Opera Saratoga opened a brilliant staging by Lawrence Edelson of Marc Blitzstein’s The Cradle Will Rock on 9 July 2017 in Saratoga Springs. The production alone is reason enough to go. But the chance to be a part of the show’s inspiring, fascinating, distillation of American Music Theater History is something that anyone who loves either music theater or opera (or, like me both—and especially the intersection between the two) should witness. For the first time since 1960, the show made famous by being shut down temporarily by the Feds and performed from the house with the composer onstage at the piano is being performed with the composer’s own orchestrations. If the media can be the message, sometimes the venue is the vision.
At the age of seven, small and awestruck in a plush red velvet seat in Uiehlein Concert Hall in Milwaukee, I was mesmerized by the conductor, Kenneth Schermerhorn. He was strikingly handsome, and athletic. He was charismatic, and when he raised his arms it was easy to imagine that he was celebrating the Eucharist. In fact, he radiated the authority of a minister, but his back was to us, and there was sensuality in his movements when he cued the glittering array of brass instruments, sumptuous strings, and bird-like woodwinds that stirred me. But he was more than a shepherd guiding a flock; he was the orchestra’s sovereign—he was the only one who literally knew the score, and the congregation read only their assigned lines. I didn’t possess then the language to put words to what I was thinking and feeling, but I understand now that what I was experiencing was the intersection of aesthetic, political, psychological, and spiritual forces that constitute performance at the highest level. It blew my mind. The concert hall was like a cathedral, the audience like a congregation, and the communion—for me, at least—entirely spiritual.
In retrospect, I’m not surprised that—sitting there trying to decide which of the many instruments on stage I would most like to play—I decided to become a composer first and a performer second. It was because my father had unintentionally taught me that although Power can compel, it does not last; my mother had by example taught me that Authority can inspire, and therefore last forever. Like Love, Authority must be earned. Every time a new piece of music is read for the first time the composer starts with all the Power and no Authority. If the music inspires and moves the performers, then the composer’s Authority grows. If it does not, well, as Virgil Thomson, whose game-changing Four Saints in Three Acts premiered in 1927, once told me, “Don’t worry about withdrawing pieces, baby; they have a way of withdrawing themselves.”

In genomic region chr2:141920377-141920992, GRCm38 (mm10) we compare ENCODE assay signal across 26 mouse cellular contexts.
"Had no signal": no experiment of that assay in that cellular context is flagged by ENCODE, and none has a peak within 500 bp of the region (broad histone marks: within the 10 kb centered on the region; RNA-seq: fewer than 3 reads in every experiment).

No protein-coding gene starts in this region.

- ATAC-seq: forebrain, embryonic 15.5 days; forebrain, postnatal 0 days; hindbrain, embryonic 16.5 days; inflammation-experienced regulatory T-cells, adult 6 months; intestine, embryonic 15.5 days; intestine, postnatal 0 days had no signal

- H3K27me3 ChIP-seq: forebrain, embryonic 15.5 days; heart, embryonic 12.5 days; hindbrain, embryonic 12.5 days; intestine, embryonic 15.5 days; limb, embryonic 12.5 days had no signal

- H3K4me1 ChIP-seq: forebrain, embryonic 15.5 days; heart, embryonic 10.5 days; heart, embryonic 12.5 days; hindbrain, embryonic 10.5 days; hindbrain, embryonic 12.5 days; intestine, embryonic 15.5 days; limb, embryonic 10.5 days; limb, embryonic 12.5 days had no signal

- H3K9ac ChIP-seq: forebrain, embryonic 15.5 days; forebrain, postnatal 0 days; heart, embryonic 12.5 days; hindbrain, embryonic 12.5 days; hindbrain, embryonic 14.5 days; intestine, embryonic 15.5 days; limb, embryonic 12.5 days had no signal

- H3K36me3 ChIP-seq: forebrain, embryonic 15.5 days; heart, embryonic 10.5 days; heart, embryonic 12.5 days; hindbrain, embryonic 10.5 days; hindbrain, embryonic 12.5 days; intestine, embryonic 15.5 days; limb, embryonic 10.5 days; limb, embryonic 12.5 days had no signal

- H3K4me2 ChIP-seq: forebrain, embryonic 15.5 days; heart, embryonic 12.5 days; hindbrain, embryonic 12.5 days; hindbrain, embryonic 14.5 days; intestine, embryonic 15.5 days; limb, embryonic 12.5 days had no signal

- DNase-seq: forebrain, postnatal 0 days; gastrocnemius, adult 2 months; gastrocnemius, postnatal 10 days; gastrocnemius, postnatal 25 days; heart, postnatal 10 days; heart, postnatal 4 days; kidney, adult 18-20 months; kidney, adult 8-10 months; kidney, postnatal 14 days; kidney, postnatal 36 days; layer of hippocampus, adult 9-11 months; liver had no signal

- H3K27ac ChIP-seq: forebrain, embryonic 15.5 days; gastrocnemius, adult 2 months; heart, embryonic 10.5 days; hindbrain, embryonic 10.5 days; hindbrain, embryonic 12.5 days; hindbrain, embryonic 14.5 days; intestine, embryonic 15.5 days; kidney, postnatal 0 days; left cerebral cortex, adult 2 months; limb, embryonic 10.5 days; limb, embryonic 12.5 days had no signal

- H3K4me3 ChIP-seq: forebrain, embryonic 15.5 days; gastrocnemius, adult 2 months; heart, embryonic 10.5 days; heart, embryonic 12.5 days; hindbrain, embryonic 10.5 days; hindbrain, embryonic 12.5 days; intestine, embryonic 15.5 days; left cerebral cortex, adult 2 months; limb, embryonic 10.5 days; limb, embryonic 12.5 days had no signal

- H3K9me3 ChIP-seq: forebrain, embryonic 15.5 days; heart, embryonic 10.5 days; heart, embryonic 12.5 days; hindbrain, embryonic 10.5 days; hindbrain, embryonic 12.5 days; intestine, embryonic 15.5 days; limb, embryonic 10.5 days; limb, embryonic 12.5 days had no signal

Never has there been a composer who so comprehensively manifested both in life and work the ironic union of opposites than Marc Blitzstein. Son of a wealthy banker, he received a full scholarship to study piano at no less than the prestigious Curtis Institute of Music; but he wanted to compose. Believing in “art for art’s sake,” this tonal composer traveled to Europe and studied with Arnold Schoenberg, dean of modernist atonal composers. Homosexual, he married a woman whose translations of Brecht introduced him to not just his theories on theater, but his politics, and the socially conscious Weimar Composers—Hans Eisler, Kurt Weill, and Paul Hindemith. By 1938, his first “commercial” music-theater work, which was really a numbers opera, The Cradle Will Rock’s "second act" opener was a self-lacerating duet called “Art for Art’s Sake” in which a painter and musician do, well, what Blitzstein was taught to do during Tea Time at Curtis. The apotheosis of this transit? Composing, for the Metropolitan Opera Sacco and Vanzetti, a grand opera about two humble immigrant anarchists convicted and executed for a crime for a crime they may not have committed. Had there been no Blitzstein, there would have been no “radical chic” at the Dakota for Bernstein, no link from Eisler to Bernstein, by way of Boulanger. And we’d all be deprived of the most vital branch of the American lyric theater’s stream.
When Olive Stanton (who was not the neophyte that myth and Tim Robbins in his lovely film paint her as having been) stood up on cue in the audience in 1937 there was Method (though Welles famously hated the Method) in the madness, magic in the moment. “I’m checkin’ home now,” she sang, and our hearts are meant to rush to her, knowing full well that she’s all artifice, Blitzstein’s throaty Lenya. The sarcastic earnestness of Blitzstein’s lyrics embodies his own inner-conflicts. For example, instead of allowing us to really care for Moll when she asks Andy behind the lunch counter for “Coffee and” Blitzstein crafted a joke: “Coffee and … Andy.” His come-hither dramaturgy is smacked down by a Brechtian, distance-making pun. (Similarly, when Paul Muldoon and I wrote the opera Bandanna together, I encouraged him to indulge his penchant for Oxonian wordplay, even though the characters would, by and large, not have expressed themselves thus, and his hand, as an author, would constantly push the audience away as the music pulled them in.) Blitzstein penned broad caricatures not meant to engage us emotionally, yet, in Moll—on whom I modelled the character of Doll in my own Vera of Las Vegas for this reason, and who is portrayed movingly by Ginger Costa-Jackson in this production—he created for the audience a compassionate avatar.